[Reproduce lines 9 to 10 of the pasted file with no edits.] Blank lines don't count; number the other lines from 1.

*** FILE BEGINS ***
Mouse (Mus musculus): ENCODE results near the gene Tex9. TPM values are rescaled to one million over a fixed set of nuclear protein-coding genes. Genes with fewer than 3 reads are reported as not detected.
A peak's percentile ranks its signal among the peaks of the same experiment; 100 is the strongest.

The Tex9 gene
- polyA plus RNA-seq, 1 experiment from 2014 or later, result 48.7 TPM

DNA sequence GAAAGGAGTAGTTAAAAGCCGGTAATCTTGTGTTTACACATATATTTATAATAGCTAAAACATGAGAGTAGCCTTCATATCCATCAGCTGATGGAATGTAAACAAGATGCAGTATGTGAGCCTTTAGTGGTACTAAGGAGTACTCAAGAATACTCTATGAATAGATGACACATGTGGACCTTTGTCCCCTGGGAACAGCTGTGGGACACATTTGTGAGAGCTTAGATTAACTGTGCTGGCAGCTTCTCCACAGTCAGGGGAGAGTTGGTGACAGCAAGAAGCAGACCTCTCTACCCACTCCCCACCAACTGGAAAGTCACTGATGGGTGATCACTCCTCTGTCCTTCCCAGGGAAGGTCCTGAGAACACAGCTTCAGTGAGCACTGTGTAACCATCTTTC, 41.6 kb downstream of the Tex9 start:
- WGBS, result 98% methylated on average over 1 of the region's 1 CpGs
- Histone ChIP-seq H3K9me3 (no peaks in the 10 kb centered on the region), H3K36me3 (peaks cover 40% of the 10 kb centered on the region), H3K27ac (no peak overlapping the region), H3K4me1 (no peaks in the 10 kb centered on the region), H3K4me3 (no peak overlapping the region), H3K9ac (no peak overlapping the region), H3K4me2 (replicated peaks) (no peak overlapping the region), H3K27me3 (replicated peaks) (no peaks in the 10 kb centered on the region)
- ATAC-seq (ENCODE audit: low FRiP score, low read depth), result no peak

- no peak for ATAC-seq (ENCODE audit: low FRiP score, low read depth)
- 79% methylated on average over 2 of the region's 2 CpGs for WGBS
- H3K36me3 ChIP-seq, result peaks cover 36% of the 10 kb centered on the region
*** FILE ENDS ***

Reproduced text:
- no peak for ATAC-seq (ENCODE audit: low FRiP score, low read depth)
- 79% methylated on average over 2 of the region's 2 CpGs for WGBS